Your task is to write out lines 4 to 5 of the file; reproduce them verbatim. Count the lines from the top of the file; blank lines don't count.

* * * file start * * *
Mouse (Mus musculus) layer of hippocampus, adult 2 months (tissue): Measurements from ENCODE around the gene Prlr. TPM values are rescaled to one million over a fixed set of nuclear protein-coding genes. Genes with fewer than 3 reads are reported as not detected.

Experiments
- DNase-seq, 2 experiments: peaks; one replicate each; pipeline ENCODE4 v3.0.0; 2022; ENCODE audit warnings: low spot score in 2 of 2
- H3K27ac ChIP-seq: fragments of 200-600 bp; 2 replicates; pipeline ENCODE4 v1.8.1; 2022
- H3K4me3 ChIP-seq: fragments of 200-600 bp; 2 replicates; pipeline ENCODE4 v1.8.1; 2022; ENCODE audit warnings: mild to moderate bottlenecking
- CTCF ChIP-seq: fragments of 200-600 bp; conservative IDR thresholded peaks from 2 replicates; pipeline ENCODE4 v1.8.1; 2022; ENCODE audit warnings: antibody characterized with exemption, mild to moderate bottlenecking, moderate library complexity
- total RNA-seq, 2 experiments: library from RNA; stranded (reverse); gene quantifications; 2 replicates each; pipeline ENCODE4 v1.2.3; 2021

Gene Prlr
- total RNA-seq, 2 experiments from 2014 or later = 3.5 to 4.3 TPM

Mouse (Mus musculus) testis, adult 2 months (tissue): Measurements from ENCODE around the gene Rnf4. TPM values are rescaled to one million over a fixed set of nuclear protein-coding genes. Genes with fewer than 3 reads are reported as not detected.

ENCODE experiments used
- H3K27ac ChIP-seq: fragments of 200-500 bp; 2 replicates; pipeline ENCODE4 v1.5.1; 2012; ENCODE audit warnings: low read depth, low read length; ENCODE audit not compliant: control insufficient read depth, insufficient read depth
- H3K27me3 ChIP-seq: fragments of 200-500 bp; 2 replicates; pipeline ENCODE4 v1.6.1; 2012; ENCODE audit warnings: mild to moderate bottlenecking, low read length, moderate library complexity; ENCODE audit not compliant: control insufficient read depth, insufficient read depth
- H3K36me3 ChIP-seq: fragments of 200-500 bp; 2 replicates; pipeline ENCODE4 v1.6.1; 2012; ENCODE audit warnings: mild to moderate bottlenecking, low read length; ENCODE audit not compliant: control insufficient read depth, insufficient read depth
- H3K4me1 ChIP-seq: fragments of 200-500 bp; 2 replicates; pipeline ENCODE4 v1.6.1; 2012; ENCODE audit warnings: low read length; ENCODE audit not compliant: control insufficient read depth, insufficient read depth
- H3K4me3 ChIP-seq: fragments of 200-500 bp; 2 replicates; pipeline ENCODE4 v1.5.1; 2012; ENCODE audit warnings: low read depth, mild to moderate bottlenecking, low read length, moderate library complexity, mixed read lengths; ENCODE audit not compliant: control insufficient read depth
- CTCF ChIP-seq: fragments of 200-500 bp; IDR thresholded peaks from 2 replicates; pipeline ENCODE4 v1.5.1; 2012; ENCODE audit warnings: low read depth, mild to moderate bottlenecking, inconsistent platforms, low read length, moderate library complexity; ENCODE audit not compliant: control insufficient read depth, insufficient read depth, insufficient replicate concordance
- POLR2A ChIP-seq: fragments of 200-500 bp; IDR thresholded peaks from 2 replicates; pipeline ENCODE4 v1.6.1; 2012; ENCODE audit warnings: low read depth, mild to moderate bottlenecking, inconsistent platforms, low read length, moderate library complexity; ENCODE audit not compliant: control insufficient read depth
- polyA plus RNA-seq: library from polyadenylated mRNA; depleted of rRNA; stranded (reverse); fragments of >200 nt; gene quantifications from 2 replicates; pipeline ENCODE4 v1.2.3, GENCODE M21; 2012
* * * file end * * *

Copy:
- H3K27ac ChIP-seq: fragments of 200-600 bp; 2 replicates; pipeline ENCODE4 v1.8.1; 2022
- H3K4me3 ChIP-seq: fragments of 200-600 bp; 2 replicates; pipeline ENCODE4 v1.8.1; 2022; ENCODE audit warnings: mild to moderate bottlenecking